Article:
“We have leaders around Europe who are the product of Erasmus. Why not make creative moves in order to have Abkhaz university students participating?” he asks. “This is possible even without diplomatic recognition. Taiwan is not recognized by any EU member state, but they participate in the Erasmus program. I’m under the impression that when the Georgian authorities talk about engagement, they remain too fearful of criticism by the domestic opposition. Yet taking risks is necessary. Of course, then you will have Abkhaz students in European universities defending points of view which the Georgian authorities would not agree with, but that’s part of freedom of expression. In the long-term, it brings people together.”

The Erasmus program, together with the riches and possibilities that the AA and DCFTA agreements have to offer, is among the diplomatic leverage that Georgia tries to use to make itself more attractive for Abkhazians. But such proposals should not be made with the main purpose of making the welfare of the Abkhaz population dependent on decisions in Tbilisi. Coppieters thinks that such an attempt would be counterproductive. “That’s not how people come together. Equality is needed,” he says, “to achieve trust and reconciliation.”

“The very idea that Georgia will become attractive to Abkhazians, that one particularly sunny day Abkhazians will switch sides because the Georgian population has more welfare and more benefits to offer, is not a strategy that will work.”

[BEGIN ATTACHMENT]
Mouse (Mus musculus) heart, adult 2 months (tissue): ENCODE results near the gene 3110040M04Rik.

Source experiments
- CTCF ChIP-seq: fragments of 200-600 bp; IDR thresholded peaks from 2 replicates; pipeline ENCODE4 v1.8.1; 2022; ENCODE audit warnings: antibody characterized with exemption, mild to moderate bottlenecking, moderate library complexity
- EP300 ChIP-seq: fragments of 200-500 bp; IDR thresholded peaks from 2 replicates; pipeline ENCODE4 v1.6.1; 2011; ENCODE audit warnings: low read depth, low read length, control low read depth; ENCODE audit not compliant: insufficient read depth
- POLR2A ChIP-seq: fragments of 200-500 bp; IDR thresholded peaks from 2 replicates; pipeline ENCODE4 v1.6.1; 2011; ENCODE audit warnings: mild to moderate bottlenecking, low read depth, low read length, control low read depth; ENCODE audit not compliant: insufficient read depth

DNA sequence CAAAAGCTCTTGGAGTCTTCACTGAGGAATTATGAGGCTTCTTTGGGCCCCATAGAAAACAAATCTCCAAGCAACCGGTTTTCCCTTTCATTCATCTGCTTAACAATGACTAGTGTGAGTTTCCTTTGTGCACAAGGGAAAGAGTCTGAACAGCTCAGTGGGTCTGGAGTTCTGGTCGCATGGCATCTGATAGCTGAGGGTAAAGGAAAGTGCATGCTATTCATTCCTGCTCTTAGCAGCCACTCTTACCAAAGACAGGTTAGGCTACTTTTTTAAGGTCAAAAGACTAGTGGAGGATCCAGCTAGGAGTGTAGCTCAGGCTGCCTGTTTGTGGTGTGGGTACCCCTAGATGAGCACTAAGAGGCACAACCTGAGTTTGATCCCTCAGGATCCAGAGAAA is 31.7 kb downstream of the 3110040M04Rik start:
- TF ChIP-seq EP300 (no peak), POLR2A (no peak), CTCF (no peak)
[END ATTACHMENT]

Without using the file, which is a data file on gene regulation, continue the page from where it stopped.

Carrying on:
As he so effortlessly steamrolls over the policy that the authorities in Tbilisi have been selling their voters for the last 10 years, Coppieters reveals his own insight on the solutions that would, in the long-term, make re-unification a realistic prospect. Being a federalist, he thinks that, “under the right circumstances,” the federal model might be the key. And not the federalism of the Russian ilk, where the regions are subject to central authority, but a “more democratic one, where the federal authorities and the federated states are equally subject to the Constitution and the rule of law”.

“Nationalist movements in South Ossetia, Abkhazia and Georgia have traditionally defended different objectives. However, multinational federations should be able to address such conflicting issues. In Belgium or Spain, you also have several nations that have very different identities. And it is all about equality among nations in creating plurinational statehood.”